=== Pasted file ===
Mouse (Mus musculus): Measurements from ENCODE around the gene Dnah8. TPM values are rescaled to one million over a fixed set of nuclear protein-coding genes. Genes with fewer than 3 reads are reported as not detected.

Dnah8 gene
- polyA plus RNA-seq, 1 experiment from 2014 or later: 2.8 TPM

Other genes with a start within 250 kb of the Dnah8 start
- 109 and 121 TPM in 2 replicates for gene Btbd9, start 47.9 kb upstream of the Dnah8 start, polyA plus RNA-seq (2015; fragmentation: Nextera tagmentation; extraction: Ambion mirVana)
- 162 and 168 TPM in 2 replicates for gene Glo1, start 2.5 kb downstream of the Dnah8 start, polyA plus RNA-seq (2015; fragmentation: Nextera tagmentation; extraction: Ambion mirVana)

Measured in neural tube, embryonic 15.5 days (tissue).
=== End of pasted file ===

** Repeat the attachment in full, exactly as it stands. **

Mouse (Mus musculus): Measurements from ENCODE around the gene Dnah8. TPM values are rescaled to one million over a fixed set of nuclear protein-coding genes. Genes with fewer than 3 reads are reported as not detected.

Dnah8 gene
- polyA plus RNA-seq, 1 experiment from 2014 or later: 2.8 TPM

Other genes with a start within 250 kb of the Dnah8 start
- 109 and 121 TPM in 2 replicates for gene Btbd9, start 47.9 kb upstream of the Dnah8 start, polyA plus RNA-seq (2015; fragmentation: Nextera tagmentation; extraction: Ambion mirVana)
- 162 and 168 TPM in 2 replicates for gene Glo1, start 2.5 kb downstream of the Dnah8 start, polyA plus RNA-seq (2015; fragmentation: Nextera tagmentation; extraction: Ambion mirVana)

Measured in neural tube, embryonic 15.5 days (tissue).